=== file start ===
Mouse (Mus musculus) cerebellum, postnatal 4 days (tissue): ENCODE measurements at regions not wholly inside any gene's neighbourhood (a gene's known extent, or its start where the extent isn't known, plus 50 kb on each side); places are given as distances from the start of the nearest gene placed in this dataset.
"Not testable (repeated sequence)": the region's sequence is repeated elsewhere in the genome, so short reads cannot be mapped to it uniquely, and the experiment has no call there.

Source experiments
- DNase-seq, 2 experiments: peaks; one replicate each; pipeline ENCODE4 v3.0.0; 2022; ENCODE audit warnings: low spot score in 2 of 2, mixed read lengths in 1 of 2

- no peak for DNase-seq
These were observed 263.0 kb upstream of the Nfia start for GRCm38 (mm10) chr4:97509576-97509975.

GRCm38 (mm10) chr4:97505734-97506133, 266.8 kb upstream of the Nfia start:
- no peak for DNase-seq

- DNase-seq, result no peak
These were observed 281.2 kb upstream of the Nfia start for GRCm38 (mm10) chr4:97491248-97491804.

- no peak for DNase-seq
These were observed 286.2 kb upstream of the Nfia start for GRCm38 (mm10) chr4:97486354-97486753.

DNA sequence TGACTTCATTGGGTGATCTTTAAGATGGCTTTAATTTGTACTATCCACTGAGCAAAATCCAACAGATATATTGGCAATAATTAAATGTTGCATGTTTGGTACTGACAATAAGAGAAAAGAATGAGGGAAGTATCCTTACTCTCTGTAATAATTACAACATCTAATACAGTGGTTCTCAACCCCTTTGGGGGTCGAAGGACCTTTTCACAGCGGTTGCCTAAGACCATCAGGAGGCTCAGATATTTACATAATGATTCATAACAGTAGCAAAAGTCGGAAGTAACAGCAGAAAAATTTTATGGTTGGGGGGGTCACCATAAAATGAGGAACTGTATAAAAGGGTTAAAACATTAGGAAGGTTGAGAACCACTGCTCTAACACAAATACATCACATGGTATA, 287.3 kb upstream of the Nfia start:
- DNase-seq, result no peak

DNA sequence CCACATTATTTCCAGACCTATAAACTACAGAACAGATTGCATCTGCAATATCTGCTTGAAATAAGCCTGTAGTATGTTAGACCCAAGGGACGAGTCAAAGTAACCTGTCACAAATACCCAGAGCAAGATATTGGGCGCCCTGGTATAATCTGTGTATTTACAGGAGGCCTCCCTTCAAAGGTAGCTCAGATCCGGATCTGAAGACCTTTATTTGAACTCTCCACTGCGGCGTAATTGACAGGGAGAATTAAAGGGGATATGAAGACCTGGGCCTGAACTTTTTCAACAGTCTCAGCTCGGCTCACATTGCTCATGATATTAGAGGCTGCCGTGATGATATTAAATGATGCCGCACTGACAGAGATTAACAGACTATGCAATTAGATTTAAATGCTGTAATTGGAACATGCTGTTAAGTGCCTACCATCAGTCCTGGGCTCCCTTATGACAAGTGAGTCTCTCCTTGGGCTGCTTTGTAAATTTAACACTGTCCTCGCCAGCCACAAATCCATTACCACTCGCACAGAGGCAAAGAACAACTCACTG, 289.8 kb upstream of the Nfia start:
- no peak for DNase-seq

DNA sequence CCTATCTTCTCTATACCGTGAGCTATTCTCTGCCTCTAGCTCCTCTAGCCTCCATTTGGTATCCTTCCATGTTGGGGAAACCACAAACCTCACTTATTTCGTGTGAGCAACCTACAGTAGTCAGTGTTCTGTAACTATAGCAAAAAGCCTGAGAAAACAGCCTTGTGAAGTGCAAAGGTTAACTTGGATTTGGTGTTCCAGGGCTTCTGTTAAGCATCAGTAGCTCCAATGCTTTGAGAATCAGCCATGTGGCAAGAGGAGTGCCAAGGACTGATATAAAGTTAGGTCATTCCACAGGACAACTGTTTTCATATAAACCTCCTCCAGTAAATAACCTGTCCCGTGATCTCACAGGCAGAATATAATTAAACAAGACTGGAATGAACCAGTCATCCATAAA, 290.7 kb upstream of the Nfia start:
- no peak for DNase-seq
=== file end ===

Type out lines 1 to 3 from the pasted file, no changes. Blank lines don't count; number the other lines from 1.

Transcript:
Mouse (Mus musculus) cerebellum, postnatal 4 days (tissue): ENCODE measurements at regions not wholly inside any gene's neighbourhood (a gene's known extent, or its start where the extent isn't known, plus 50 kb on each side); places are given as distances from the start of the nearest gene placed in this dataset.
"Not testable (repeated sequence)": the region's sequence is repeated elsewhere in the genome, so short reads cannot be mapped to it uniquely, and the experiment has no call there.

Source experiments